Your independent learning is supported by a range of excellent facilities including online resources, the library and CANVAS, the University's online virtual learning platform.
At Kingston University, we know that postgraduate students have particular needs and therefore we have a range of support available to help you during your time here.
Year 1: 17% of your time is spent in timetabled teaching and learning activity.
Contact hours may vary depending on your modules.
Type of teaching and learning
Assessment typically comprises practical elements (e.g. presentations) and coursework (e.g. essays, reports, portfolios, dissertation).
The approximate percentage for how you will be assessed on this course is as follows, though depends to some extent on the optional modules you choose:
Type of assessment
We aim to provide feedback on assessments within 20 working days.
To give you an indication of class sizes, this course normally enrols 6-12 students and lecture sizes are normally 4-12. However, numbers can vary by module and academic year.
You will be taught by committed, enthusiastic staff who are experts in their fields.
You will also benefit from exciting, challenging talks and performances given by visiting scholars and artists. Recent events have featured the philosopher Emanuela Bianchi (New York University) and the performance artist Travis Alabanza.
Postgraduate students may also contribute to the teaching of seminars under the supervision of the module leader.
Kingston University offers a range of postgraduate scholarships, including:
If you are an international student, find out more about scholarships and bursaries.
We also offer the following discounts for Kingston University alumni:
The campus at Penrhyn Road is a hive of activity, housing the main student restaurant, the learning resources centre (LRC), and a host of teaching rooms and lecture theatres.
The library offers:
At the heart of the campus is the John Galsworthy building, a six-storey complex that brings together lecture theatres, flexible teaching space and information technology suites around a landscaped courtyard.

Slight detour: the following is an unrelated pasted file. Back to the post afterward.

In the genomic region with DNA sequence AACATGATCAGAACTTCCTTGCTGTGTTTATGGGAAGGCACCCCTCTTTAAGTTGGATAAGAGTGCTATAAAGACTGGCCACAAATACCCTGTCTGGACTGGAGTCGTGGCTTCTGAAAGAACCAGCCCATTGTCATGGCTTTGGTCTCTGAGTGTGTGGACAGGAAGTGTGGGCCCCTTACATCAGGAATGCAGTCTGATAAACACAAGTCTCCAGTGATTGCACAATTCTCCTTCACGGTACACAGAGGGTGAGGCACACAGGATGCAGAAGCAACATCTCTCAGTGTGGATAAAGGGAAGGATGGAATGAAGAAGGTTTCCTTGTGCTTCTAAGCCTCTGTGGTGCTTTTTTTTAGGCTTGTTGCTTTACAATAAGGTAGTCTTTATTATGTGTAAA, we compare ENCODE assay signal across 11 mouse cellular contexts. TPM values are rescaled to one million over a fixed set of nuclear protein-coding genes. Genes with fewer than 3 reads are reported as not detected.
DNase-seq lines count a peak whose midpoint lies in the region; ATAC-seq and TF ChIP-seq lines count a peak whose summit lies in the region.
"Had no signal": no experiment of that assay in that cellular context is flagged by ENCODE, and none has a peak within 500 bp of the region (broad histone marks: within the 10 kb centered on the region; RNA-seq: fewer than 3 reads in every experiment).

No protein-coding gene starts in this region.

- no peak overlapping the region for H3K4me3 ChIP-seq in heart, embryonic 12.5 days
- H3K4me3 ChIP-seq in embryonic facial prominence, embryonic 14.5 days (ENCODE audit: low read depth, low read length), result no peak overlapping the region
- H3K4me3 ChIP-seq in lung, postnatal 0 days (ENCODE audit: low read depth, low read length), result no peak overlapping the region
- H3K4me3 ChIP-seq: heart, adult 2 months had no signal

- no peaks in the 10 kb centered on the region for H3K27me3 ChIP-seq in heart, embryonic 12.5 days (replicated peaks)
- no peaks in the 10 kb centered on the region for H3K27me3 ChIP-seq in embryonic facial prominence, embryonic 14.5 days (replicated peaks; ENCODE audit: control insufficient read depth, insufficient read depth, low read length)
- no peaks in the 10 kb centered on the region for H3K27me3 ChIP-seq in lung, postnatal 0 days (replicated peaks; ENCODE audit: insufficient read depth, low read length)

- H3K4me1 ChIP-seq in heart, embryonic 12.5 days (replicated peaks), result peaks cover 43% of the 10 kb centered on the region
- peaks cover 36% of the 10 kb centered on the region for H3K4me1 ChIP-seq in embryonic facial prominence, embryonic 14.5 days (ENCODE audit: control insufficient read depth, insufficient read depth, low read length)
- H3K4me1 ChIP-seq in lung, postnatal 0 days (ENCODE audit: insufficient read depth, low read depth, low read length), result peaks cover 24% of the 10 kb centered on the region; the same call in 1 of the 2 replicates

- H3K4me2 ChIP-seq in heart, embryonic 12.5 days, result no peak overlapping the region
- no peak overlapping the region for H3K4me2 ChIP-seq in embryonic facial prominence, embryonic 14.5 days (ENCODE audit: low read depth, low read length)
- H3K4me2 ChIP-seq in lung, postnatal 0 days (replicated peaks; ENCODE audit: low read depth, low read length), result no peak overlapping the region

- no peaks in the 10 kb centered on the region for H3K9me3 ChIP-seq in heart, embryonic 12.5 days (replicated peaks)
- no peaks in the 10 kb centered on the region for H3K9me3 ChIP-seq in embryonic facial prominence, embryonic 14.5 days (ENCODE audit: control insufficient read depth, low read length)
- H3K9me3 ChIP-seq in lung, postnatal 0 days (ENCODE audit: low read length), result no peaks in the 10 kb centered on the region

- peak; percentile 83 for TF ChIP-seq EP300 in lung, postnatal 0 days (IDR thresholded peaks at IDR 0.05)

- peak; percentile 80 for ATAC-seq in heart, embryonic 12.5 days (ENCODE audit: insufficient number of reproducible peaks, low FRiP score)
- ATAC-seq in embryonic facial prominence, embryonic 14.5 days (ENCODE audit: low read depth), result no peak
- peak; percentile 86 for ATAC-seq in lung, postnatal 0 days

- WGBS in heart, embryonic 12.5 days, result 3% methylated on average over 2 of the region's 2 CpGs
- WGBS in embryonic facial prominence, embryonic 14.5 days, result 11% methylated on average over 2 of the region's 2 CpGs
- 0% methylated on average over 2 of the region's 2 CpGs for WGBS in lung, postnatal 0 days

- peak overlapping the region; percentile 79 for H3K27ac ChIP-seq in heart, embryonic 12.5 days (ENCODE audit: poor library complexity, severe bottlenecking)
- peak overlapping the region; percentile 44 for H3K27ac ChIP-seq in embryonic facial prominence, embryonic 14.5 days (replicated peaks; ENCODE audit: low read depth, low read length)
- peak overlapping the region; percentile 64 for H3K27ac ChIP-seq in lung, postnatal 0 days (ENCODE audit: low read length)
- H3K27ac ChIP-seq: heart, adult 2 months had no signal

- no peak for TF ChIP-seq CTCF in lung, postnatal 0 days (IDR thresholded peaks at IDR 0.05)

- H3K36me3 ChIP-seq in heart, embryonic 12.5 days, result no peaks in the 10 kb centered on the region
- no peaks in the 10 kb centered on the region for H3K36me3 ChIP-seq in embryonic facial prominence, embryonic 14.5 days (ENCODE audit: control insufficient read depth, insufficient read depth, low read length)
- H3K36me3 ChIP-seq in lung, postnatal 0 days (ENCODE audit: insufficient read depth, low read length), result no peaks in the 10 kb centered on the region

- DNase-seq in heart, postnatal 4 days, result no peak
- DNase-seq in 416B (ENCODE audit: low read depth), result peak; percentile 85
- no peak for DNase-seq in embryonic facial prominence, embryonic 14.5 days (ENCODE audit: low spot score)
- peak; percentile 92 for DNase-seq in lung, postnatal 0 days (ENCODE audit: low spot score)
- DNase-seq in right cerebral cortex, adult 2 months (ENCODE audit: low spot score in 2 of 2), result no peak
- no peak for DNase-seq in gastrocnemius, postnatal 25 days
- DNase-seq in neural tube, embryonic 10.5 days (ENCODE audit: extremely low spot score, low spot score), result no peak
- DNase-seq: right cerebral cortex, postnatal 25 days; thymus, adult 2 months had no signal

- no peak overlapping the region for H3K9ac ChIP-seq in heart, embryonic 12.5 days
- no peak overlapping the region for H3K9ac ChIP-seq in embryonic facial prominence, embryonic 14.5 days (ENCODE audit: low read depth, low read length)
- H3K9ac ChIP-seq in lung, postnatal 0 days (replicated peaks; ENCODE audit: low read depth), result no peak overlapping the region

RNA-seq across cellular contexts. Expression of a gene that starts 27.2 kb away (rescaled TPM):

Kingston University hosts two major archives relating to Iris Murdoch, a significant philosopher and one of the twentieth century's greatest novelists. These archives currently comprise:
Kingston is just a 30 minute train journey away from central London. Here you can access a wealth of additional libraries and archives, including the British Library.
This English Literature course is designed for students who have a personal or a professional interest in literature. It is particularly suited for those wishing to enhance their careers in areas such as:
For those interested in further research, the course also provides an excellent foundation for MPhil/PhD-level study in English literature.
I can say without a doubt that the MA prepared me properly for further study. The friendly and intellectually stimulating environment gave me confidence in my academic ability and continues to provide a supportive network. Progressing on to doctoral study was fully supported by the faculty and my supervisor, who had an excellent understanding of the funding opportunities available and the process of application.
The English Literature MA at Kingston is well structured and offers a range of different modules. The core theme of transgression is explored through monstrosity, gender, race and sexuality, maintaining relevance to the social, economic and technological landscapes of the twenty-first century. The final dissertation is a great opportunity for developing an independent research project under the guidance of the knowledgeable teaching team.